AudioThing Vinyl Strip review

  • €55

The vinyl revival continues!

YouTube : https://www.youtube.com/watch?v=AdfJ21nHqOk

Our Verdict

Much more than just a vinyl emulator, Vinyl Strip is one of the most interesting, versatile 'vintagiser' plugins we've used.

For

  • Convincing vinyl emulation. Easy to use. Fantastic sound. Customisable and versatile. Great mix tools.

Against

  • No L/R mono signal selector.
Buying options

Aiming to slake our seemingly unquenchable thirst for hot wax, Vinyl Strip is a multieffects plugin (VST2/AU/AAX) aimed at delivering a range of classic vinyl sounds and flavours in one handy processor.

Its six modules – Compression, Distortion, Reverb, EQ, Vinyl and Sampler – can be manually reordered and activated independently, and each emulates a particular aspect of vinyl recording and playback.

Compression has just two controls – Amount and Envelope (fast/slow action) – and is great for creating that cut-to-vinyl sound. Much of the 'sound' of vinyl masters is down to the compression and EQ used by cutting engineers to squeeze the signal onto that famously temperamental medium.

Significant gain is also required to compensate for heavy compression, so the Compression algorithm includes automatic gain make-up.

Distortion also features two controls: Drive and Harmonics. Drive raises the gain into the distortion circuit, while Harmonics transitions from all Odd to all Even harmonics, passing from Odd's quite punchy transistor-sounding edge, to heavy valve-style, top-end-attenuating distortion at the Even end. It's a great module with countless mixing applications.

Reverb might seem like a strange inclusion, but its relevance becomes clear when you use it. Early recordings employed far fewer microphones and channels than studios have access to today, so there's an inherent sense of natural space to almost everything recorded before the mid-60s.

Three controls – Amount, Size and Color – add a sense of space to individual channels and groups, with the Color control being highly effective at rolling off tell- tale bright modern tails.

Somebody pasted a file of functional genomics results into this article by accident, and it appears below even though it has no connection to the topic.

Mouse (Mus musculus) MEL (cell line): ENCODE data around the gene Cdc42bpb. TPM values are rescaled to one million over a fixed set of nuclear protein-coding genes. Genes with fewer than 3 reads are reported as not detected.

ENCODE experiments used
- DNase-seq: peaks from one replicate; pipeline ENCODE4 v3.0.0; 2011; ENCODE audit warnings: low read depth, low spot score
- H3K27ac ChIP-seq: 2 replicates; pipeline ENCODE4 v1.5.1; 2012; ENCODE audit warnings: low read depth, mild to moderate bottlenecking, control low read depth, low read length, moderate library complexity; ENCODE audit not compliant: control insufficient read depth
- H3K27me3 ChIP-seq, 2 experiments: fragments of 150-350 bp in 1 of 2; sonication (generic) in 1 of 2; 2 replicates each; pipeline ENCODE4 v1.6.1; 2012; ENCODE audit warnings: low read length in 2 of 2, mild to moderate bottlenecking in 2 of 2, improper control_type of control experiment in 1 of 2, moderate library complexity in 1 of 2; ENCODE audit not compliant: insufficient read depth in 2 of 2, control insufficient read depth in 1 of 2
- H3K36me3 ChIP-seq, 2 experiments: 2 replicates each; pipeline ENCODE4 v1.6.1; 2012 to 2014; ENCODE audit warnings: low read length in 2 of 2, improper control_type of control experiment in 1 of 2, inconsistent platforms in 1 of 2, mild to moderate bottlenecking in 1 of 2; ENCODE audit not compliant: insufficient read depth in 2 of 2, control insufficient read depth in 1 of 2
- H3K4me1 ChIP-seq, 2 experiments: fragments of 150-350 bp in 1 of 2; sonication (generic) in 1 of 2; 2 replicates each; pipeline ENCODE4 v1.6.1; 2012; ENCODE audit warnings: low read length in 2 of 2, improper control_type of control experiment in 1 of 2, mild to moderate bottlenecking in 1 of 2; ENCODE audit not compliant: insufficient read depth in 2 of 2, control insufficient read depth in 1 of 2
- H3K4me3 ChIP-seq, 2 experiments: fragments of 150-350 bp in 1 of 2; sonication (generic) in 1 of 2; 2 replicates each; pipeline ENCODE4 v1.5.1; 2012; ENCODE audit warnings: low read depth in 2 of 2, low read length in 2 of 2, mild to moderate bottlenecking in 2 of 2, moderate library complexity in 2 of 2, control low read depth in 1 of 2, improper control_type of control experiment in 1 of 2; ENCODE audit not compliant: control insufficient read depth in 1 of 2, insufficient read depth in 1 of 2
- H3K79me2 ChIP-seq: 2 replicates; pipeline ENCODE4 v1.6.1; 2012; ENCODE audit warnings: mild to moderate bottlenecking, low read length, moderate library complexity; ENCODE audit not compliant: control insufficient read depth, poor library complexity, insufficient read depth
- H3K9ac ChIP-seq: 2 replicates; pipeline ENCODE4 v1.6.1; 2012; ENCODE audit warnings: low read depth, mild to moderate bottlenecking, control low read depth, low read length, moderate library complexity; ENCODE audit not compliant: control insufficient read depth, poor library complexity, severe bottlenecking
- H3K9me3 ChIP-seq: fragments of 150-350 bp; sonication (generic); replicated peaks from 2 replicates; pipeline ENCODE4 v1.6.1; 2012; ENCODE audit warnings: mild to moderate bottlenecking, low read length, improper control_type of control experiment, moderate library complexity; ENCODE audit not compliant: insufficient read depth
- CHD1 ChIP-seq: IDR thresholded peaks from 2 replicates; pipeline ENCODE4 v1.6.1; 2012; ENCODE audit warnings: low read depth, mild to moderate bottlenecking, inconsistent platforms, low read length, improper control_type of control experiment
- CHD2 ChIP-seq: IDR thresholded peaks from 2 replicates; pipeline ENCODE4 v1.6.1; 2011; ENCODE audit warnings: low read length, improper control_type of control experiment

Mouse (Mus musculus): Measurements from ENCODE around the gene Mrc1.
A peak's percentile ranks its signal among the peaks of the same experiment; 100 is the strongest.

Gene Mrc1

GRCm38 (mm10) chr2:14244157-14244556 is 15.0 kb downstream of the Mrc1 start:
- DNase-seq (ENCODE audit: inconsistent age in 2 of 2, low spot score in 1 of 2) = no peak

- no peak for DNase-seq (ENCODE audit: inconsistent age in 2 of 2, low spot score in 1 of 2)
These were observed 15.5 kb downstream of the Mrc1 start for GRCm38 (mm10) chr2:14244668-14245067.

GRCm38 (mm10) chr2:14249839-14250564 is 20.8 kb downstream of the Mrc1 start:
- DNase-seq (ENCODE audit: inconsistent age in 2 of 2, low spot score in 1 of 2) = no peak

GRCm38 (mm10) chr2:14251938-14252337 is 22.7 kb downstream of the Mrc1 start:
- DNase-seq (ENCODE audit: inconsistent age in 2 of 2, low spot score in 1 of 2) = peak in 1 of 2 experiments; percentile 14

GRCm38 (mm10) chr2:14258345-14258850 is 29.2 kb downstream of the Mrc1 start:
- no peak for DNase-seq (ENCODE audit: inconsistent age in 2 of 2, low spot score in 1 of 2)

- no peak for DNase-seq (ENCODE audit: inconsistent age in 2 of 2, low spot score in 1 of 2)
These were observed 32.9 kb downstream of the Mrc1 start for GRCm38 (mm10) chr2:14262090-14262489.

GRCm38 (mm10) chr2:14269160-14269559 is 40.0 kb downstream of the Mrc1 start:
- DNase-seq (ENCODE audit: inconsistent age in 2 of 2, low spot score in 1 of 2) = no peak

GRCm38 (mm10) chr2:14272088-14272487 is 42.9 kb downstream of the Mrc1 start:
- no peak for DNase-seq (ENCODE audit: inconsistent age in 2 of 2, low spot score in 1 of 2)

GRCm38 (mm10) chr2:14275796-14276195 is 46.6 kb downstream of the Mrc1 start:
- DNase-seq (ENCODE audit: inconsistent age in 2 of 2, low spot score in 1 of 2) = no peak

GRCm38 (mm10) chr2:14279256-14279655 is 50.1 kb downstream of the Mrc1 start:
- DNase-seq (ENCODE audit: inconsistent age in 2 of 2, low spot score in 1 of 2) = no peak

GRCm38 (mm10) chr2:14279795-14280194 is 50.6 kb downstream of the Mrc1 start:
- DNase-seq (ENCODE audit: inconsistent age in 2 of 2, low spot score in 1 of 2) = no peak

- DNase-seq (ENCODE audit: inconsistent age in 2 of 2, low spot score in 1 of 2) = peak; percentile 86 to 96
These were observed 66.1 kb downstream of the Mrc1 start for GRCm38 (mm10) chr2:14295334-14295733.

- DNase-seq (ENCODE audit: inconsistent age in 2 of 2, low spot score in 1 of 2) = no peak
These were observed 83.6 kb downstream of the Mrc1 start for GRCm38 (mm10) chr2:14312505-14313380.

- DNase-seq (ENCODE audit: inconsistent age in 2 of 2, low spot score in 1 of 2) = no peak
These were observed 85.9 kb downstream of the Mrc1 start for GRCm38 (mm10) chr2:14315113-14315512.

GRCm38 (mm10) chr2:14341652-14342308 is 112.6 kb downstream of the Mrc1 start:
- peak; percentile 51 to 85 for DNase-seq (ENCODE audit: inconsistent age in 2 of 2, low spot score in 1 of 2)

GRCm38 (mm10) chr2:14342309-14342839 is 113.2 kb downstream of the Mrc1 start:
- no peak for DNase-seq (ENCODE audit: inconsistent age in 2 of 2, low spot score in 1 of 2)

EQ is designed to mimic the way old tracks were heard rather than how they were recorded. A so-called 'tilt EQ', it's modelled on the tone controls found on old hi-fis and consists of two linked shelving filters.

Dialled anticlockwise, it attenuates the top end and boosts the lows; turned clockwise, it adds top and attenuates the lows. The centre frequency for both filters is set using the shared Cutoff control.

The Vinyl module is the most complex of the six, offering a wide range of controls to emulate the sound of a record being played back. It can be used to recreate everything from boxy 7-inch 50s hipster-porn to blunt-hugging, bass-heavy 90s hip-hop 12-inchers.

A little bit more

Speaking of hip-hop, the final module, Sampler, very convincingly emulates the sounds of early samplers (thus covering almost all early hip-hop, house and breakbeat genres until the mid-90s) via its Bits and Rate controls.

Finally, the Main section offers Gain and Dry/ Wet controls, the latter being particularly useful when using the individual modules as mix tools. There's also a Randomizer function and a small selection of presets to get you started, but really, it's all very intuitive, so getting the sound you're after is never difficult.

Vinyl Strip is a cracking plugin, ideal for treating individual channels and processing whole loops/groups. It does exactly what it sets out to, with the added bonus of offering five versatile mixing tools, so even if you're not looking to bring the sound of classic wax to your productions, it's highly recommended.

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Tech Specs

PlatformPC/Mac